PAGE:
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    Chapter 17

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    Chapter 18
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    FRONTENAC SHORE.

    "And what will my brother do?"

    For minutes before John heard and answered it the question had been singing in his ears to the beat of the paddles. He supposed that Menehwehna had asked it but a moment ago.

    "I cannot tell. Let us press on; it may be we shall find my countrymen at Frontenac."

    "As a child breaks down a lodge which another child has built, and runs away, so your countrymen will have departed."

    Fort Amitie lay far behind. They were threading their way now among the Thousand Isles, and soon Lake Ontario opened before them, spreading its blue waters to the horizon. But John heeded neither green islands nor blue lake, nor their beauty, nor their peace, but only the shame in his heart. He saw only the dazzle on the water, heard only the swirl around his paddle, stroke by stroke, hour after hour; prayed only for fatigue to drug the ache and bring about oblivion with the night.

    Coasting the shore they came at the close of day upon the charred skeletons of three ships lifting their ribs out of the shallows against the sunset, and beyond these, where the water deepened, to a deserted quay.

    They landed; and while they climbed the slope towards the fort, out of one of its breaches its only inhabitant crawled to them--a young dog, gaunt and tame with hunger.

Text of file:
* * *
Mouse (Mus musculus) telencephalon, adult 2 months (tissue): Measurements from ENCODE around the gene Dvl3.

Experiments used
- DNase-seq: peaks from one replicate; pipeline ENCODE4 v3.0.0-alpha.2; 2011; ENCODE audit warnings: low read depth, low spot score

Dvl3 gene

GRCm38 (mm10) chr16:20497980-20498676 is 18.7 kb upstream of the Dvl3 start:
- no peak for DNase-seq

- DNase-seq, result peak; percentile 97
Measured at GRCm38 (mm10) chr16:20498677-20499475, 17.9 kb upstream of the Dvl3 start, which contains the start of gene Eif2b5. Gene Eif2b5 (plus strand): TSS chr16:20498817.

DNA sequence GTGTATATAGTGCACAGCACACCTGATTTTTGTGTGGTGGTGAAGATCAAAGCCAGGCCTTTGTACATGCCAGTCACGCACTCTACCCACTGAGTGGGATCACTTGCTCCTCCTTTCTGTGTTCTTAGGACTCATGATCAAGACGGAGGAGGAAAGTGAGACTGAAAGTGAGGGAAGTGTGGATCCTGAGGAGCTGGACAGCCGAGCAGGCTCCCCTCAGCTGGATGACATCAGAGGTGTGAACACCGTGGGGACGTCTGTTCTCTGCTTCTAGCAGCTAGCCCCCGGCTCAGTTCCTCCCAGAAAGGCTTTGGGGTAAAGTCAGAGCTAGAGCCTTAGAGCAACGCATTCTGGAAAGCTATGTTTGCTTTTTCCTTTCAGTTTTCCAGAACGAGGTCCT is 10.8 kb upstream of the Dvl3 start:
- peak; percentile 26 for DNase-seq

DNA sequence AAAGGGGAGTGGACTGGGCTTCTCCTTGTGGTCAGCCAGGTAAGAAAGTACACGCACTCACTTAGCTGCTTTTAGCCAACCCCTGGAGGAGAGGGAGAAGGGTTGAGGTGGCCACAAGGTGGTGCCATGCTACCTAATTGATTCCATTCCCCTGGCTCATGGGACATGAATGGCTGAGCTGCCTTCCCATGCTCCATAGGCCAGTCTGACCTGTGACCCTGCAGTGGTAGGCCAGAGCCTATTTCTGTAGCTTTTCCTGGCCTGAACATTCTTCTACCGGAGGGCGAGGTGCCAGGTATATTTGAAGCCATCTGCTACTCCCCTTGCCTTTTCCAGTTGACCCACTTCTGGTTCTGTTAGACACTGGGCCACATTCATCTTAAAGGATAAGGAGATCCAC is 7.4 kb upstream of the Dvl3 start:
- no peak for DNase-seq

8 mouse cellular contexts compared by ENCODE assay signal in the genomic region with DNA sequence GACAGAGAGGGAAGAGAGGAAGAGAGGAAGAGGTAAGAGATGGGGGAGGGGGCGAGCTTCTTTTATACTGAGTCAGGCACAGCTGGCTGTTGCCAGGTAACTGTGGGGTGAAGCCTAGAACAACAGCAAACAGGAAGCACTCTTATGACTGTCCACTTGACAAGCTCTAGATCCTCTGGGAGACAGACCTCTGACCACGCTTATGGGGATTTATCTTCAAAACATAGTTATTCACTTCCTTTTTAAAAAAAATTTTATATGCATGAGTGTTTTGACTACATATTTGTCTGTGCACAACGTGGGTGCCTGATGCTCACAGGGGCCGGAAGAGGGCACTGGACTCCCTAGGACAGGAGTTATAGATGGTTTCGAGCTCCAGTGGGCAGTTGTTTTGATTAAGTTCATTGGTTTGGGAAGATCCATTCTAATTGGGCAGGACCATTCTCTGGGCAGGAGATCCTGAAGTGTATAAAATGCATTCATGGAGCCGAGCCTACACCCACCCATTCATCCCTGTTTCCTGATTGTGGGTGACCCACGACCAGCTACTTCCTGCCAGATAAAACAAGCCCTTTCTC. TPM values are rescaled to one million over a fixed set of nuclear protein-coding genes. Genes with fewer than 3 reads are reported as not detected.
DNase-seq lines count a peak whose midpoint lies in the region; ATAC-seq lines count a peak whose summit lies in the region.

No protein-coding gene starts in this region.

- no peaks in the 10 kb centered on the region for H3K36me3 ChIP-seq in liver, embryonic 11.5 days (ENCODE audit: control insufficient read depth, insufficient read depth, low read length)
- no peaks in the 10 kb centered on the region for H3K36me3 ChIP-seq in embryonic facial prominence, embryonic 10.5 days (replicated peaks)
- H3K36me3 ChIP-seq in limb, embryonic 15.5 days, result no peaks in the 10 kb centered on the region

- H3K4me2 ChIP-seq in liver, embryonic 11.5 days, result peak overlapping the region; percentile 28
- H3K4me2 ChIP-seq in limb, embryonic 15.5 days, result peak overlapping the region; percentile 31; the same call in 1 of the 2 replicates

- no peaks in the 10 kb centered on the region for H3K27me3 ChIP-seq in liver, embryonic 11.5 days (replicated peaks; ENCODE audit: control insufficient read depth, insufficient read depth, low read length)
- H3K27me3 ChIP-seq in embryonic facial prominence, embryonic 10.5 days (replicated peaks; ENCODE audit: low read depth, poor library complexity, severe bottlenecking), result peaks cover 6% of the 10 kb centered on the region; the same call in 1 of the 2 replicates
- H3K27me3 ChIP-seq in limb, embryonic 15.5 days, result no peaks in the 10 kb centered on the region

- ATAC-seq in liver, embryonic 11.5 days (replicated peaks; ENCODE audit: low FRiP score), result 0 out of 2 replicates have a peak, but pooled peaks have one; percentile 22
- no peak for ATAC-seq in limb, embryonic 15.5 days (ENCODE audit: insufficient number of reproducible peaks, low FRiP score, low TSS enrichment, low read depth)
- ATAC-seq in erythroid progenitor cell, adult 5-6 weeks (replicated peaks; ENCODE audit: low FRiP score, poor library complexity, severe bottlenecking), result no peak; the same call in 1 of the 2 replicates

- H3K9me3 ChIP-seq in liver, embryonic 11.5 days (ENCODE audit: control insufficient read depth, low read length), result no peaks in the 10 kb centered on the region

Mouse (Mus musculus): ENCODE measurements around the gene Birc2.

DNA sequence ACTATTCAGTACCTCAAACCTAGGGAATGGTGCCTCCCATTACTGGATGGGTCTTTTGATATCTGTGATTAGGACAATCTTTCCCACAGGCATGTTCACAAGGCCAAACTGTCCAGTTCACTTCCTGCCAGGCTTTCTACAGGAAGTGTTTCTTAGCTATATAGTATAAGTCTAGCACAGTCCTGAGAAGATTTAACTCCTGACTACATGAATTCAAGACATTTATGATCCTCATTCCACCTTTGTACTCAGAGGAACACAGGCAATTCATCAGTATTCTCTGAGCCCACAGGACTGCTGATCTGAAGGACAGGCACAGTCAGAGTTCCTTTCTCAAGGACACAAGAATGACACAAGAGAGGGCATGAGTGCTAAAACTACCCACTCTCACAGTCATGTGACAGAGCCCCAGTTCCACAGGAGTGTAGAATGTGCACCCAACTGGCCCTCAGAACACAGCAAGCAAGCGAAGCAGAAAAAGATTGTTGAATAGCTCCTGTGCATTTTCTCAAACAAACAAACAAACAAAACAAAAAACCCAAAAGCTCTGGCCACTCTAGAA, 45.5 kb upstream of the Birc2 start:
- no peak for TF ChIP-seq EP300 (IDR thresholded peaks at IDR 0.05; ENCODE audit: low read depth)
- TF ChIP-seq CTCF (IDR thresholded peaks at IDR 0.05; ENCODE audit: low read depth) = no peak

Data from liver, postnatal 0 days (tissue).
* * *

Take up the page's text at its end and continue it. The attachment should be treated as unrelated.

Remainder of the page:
The dog fawned upon Menehwehna. But John turned his back on the smoke-blackened walls in a sick despair, seated himself on the slope, and let his gaze travel southward over the shoreless water. Beyond the rim of it would lie Oswego, ruined by the French as the English had ruined Frontenac.

    The dog came and stretched itself at his feet, staring up with eyes that seemed at once to entreat his favour and to marvel why he sat there motionless. Menehwehna had stepped down to the canoe to fetch food for it, and by and by returned with a handful of biscuit.

    "He will be useful yet," said Menehwehna, seating himself beside the dog and feeding it carefully with very small pieces. "He cannot be more than a year old, and before the winter is ended we will make a hunter of him."

    John did not answer.

    "You will come with me now, brother?" Still Menehwehna kept his eyes on the dog. "There is no other way."

    "There is one way only," answered John, with his eyes fastened on the south. "Teach me to build a canoe, and let me cross the water alone. If I drown, I drown."